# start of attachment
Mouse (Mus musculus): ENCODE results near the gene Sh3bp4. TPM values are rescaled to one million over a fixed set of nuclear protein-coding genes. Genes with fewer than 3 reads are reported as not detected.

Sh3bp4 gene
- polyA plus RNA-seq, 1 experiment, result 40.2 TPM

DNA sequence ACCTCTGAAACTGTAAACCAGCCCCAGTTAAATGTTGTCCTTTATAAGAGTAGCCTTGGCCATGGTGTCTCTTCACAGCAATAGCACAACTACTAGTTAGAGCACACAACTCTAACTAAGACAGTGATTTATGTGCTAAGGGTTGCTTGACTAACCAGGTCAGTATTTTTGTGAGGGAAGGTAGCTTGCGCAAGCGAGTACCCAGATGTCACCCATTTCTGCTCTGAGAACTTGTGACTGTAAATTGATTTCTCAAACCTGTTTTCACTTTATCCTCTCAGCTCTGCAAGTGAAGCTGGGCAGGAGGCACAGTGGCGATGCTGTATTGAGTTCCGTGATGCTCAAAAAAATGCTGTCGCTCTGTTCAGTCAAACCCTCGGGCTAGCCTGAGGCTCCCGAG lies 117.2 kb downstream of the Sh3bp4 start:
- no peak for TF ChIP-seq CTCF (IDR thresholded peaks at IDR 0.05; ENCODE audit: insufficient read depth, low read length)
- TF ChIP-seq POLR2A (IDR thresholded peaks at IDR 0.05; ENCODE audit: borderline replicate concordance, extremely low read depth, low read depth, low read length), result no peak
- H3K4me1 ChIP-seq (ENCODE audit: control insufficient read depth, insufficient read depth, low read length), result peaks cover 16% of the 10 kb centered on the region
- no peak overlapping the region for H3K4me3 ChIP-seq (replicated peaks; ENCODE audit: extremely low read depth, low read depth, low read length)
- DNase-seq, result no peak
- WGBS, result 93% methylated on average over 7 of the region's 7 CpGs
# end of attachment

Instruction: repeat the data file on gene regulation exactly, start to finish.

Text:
Mouse (Mus musculus): ENCODE results near the gene Sh3bp4. TPM values are rescaled to one million over a fixed set of nuclear protein-coding genes. Genes with fewer than 3 reads are reported as not detected.

Sh3bp4 gene
- polyA plus RNA-seq, 1 experiment, result 40.2 TPM

DNA sequence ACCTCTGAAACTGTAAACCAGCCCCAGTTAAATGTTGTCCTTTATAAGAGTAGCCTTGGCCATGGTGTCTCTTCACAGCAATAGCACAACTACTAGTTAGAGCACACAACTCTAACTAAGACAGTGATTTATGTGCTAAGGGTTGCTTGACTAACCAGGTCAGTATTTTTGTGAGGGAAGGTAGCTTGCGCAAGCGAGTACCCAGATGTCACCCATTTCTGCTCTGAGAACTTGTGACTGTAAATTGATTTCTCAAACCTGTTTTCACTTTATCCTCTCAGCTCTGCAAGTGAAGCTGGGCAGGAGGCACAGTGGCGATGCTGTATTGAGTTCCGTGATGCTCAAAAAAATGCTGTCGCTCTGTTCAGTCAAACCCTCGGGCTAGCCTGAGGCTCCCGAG lies 117.2 kb downstream of the Sh3bp4 start:
- no peak for TF ChIP-seq CTCF (IDR thresholded peaks at IDR 0.05; ENCODE audit: insufficient read depth, low read length)
- TF ChIP-seq POLR2A (IDR thresholded peaks at IDR 0.05; ENCODE audit: borderline replicate concordance, extremely low read depth, low read depth, low read length), result no peak
- H3K4me1 ChIP-seq (ENCODE audit: control insufficient read depth, insufficient read depth, low read length), result peaks cover 16% of the 10 kb centered on the region
- no peak overlapping the region for H3K4me3 ChIP-seq (replicated peaks; ENCODE audit: extremely low read depth, low read depth, low read length)
- DNase-seq, result no peak
- WGBS, result 93% methylated on average over 7 of the region's 7 CpGs